For instance, inadvertent disclosure of a third party’s information occurred when a patient requested a copy of their own medical record from a records management company after their care provider’s practice had closed. This individual received a data file containing their personal health information as well as the personal health information of three other patients. The information that was erroneously disclosed included registration information, diagnostic, treatment and care information, and health services provider information. The investigation by the provincial information and privacy commissioner’s Office revealed that, prior to closing their practice, the physician had sent the records to a company to convert the files to a more easily retrievable format. The physician’s EMR system included a safety mechanism that maintained a backup copy of any files that were ever misfiled or deleted from charts. These files were accidentally included in the data provided to the patient, even though they no longer formed part of the patient file.3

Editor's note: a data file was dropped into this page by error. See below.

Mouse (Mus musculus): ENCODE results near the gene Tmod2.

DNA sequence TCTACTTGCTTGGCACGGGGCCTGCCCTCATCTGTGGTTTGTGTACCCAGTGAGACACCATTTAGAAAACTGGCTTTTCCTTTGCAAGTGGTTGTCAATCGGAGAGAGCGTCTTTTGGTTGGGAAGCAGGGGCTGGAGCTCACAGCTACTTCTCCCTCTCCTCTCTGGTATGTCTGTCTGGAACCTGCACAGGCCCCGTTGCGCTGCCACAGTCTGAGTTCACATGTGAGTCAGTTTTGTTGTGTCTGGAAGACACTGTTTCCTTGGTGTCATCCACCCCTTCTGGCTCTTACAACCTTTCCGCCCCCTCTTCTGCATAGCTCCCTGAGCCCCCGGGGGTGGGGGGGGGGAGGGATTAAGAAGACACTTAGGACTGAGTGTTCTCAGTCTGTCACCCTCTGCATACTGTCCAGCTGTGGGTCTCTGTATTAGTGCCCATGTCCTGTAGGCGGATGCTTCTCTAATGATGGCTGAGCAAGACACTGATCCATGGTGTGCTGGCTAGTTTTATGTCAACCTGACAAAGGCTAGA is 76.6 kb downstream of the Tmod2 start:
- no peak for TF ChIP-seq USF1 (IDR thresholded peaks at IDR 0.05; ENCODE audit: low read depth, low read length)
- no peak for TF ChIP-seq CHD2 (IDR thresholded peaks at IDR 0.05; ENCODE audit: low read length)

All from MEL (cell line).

The theft or loss of computers and portable devices such as laptops, tablets, USB keys, external hard drives, and cell phones can result in the inappropriate disclosure of personal health information. While the mobility of these devices makes them convenient, it also makes them vulnerable to theft or loss. Where these devices contain personal health information, it is important to verify that the employer permits the use of these devices, and that they have implemented adequate safeguard measures. Such measures should include user authentication, encryption, malware protection, and remote wiping capabilities to ensure that personal health information is not accessible in the event of device loss.
In one case, a physician left the hospital with a laptop computer loaded with the unencrypted personal health information of approximately 2,900 identifiable patients involved in research studies. The physician parked their car in a parking lot and placed the laptop computer under a blanket between the front seats. When the physician returned to the van, the front passenger window was broken and the laptop computer was missing.4 As a result, the hospital, who was the health information custodian in this case, was ordered to change their policies and procedures to ensure that PHI is safeguarded at all times, and to prohibit the removal of identifiable PHI from the hospital premises.5